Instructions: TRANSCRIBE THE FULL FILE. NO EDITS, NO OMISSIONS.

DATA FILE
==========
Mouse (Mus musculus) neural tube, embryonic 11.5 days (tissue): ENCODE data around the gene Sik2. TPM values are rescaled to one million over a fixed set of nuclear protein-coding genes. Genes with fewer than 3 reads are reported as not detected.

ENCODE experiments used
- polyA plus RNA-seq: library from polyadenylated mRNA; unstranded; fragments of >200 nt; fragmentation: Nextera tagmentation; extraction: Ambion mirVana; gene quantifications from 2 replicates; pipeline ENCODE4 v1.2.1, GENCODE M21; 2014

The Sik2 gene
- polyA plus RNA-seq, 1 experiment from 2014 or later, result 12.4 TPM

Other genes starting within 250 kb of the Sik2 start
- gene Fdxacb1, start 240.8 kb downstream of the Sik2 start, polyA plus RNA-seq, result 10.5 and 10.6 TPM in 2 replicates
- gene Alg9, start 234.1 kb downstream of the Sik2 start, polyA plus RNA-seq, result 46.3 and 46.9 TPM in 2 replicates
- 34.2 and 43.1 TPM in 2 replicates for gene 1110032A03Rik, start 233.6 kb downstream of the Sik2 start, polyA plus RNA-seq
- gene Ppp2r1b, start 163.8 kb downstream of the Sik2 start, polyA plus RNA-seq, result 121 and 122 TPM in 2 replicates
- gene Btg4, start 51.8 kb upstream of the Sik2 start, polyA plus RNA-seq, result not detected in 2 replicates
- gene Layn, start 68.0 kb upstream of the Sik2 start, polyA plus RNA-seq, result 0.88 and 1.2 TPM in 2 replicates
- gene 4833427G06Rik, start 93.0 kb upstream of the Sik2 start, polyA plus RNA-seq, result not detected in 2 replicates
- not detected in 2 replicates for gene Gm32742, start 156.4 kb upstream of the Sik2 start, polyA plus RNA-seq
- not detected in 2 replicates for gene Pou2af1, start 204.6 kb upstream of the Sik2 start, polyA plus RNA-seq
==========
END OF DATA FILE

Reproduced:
Mouse (Mus musculus) neural tube, embryonic 11.5 days (tissue): ENCODE data around the gene Sik2. TPM values are rescaled to one million over a fixed set of nuclear protein-coding genes. Genes with fewer than 3 reads are reported as not detected.

ENCODE experiments used
- polyA plus RNA-seq: library from polyadenylated mRNA; unstranded; fragments of >200 nt; fragmentation: Nextera tagmentation; extraction: Ambion mirVana; gene quantifications from 2 replicates; pipeline ENCODE4 v1.2.1, GENCODE M21; 2014

The Sik2 gene
- polyA plus RNA-seq, 1 experiment from 2014 or later, result 12.4 TPM

Other genes starting within 250 kb of the Sik2 start
- gene Fdxacb1, start 240.8 kb downstream of the Sik2 start, polyA plus RNA-seq, result 10.5 and 10.6 TPM in 2 replicates
- gene Alg9, start 234.1 kb downstream of the Sik2 start, polyA plus RNA-seq, result 46.3 and 46.9 TPM in 2 replicates
- 34.2 and 43.1 TPM in 2 replicates for gene 1110032A03Rik, start 233.6 kb downstream of the Sik2 start, polyA plus RNA-seq
- gene Ppp2r1b, start 163.8 kb downstream of the Sik2 start, polyA plus RNA-seq, result 121 and 122 TPM in 2 replicates
- gene Btg4, start 51.8 kb upstream of the Sik2 start, polyA plus RNA-seq, result not detected in 2 replicates
- gene Layn, start 68.0 kb upstream of the Sik2 start, polyA plus RNA-seq, result 0.88 and 1.2 TPM in 2 replicates
- gene 4833427G06Rik, start 93.0 kb upstream of the Sik2 start, polyA plus RNA-seq, result not detected in 2 replicates
- not detected in 2 replicates for gene Gm32742, start 156.4 kb upstream of the Sik2 start, polyA plus RNA-seq
- not detected in 2 replicates for gene Pou2af1, start 204.6 kb upstream of the Sik2 start, polyA plus RNA-seq